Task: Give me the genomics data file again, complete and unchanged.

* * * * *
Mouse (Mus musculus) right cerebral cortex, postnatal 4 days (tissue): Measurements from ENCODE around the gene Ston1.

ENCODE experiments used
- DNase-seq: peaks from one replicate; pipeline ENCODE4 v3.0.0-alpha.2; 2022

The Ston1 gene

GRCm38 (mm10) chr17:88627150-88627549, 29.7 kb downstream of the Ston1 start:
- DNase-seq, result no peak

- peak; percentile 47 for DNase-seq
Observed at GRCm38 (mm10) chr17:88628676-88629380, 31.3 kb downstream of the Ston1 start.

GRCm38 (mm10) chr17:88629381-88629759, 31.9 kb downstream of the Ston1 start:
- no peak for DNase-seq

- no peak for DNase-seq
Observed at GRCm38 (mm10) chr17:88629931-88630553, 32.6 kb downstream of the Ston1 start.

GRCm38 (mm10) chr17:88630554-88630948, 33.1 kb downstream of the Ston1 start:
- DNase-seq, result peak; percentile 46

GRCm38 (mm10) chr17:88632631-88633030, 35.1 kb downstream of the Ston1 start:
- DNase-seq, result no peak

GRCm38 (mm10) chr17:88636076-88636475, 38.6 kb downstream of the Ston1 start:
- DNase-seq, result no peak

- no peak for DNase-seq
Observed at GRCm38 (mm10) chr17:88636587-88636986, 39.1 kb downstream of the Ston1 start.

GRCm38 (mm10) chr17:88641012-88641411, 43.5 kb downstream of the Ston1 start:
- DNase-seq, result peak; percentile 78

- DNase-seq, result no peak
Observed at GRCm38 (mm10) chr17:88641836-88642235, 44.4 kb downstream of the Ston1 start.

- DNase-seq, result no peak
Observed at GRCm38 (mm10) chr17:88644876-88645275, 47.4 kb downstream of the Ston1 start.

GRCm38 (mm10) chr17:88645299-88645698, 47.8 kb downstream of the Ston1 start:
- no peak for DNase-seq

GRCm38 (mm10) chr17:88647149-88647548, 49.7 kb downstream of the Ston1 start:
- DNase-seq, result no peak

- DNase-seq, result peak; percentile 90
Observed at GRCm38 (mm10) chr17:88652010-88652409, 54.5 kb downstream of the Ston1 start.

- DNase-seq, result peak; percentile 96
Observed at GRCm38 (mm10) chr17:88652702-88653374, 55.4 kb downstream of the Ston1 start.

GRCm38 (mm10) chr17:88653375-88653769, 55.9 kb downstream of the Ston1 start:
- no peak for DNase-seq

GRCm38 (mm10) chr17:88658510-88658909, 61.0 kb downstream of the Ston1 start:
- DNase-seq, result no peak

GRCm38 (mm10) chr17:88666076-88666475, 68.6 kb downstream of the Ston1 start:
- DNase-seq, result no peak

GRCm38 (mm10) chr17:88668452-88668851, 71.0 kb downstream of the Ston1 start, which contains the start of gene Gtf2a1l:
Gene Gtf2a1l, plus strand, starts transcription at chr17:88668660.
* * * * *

Mouse (Mus musculus) right cerebral cortex, postnatal 4 days (tissue): Measurements from ENCODE around the gene Ston1.

ENCODE experiments used
- DNase-seq: peaks from one replicate; pipeline ENCODE4 v3.0.0-alpha.2; 2022

The Ston1 gene

GRCm38 (mm10) chr17:88627150-88627549, 29.7 kb downstream of the Ston1 start:
- DNase-seq, result no peak

- peak; percentile 47 for DNase-seq
Observed at GRCm38 (mm10) chr17:88628676-88629380, 31.3 kb downstream of the Ston1 start.

GRCm38 (mm10) chr17:88629381-88629759, 31.9 kb downstream of the Ston1 start:
- no peak for DNase-seq

- no peak for DNase-seq
Observed at GRCm38 (mm10) chr17:88629931-88630553, 32.6 kb downstream of the Ston1 start.

GRCm38 (mm10) chr17:88630554-88630948, 33.1 kb downstream of the Ston1 start:
- DNase-seq, result peak; percentile 46

GRCm38 (mm10) chr17:88632631-88633030, 35.1 kb downstream of the Ston1 start:
- DNase-seq, result no peak

GRCm38 (mm10) chr17:88636076-88636475, 38.6 kb downstream of the Ston1 start:
- DNase-seq, result no peak

- no peak for DNase-seq
Observed at GRCm38 (mm10) chr17:88636587-88636986, 39.1 kb downstream of the Ston1 start.

GRCm38 (mm10) chr17:88641012-88641411, 43.5 kb downstream of the Ston1 start:
- DNase-seq, result peak; percentile 78

- DNase-seq, result no peak
Observed at GRCm38 (mm10) chr17:88641836-88642235, 44.4 kb downstream of the Ston1 start.

- DNase-seq, result no peak
Observed at GRCm38 (mm10) chr17:88644876-88645275, 47.4 kb downstream of the Ston1 start.

GRCm38 (mm10) chr17:88645299-88645698, 47.8 kb downstream of the Ston1 start:
- no peak for DNase-seq

GRCm38 (mm10) chr17:88647149-88647548, 49.7 kb downstream of the Ston1 start:
- DNase-seq, result no peak

- DNase-seq, result peak; percentile 90
Observed at GRCm38 (mm10) chr17:88652010-88652409, 54.5 kb downstream of the Ston1 start.

- DNase-seq, result peak; percentile 96
Observed at GRCm38 (mm10) chr17:88652702-88653374, 55.4 kb downstream of the Ston1 start.

GRCm38 (mm10) chr17:88653375-88653769, 55.9 kb downstream of the Ston1 start:
- no peak for DNase-seq

GRCm38 (mm10) chr17:88658510-88658909, 61.0 kb downstream of the Ston1 start:
- DNase-seq, result no peak

GRCm38 (mm10) chr17:88666076-88666475, 68.6 kb downstream of the Ston1 start:
- DNase-seq, result no peak

GRCm38 (mm10) chr17:88668452-88668851, 71.0 kb downstream of the Ston1 start, which contains the start of gene Gtf2a1l:
Gene Gtf2a1l, plus strand, starts transcription at chr17:88668660.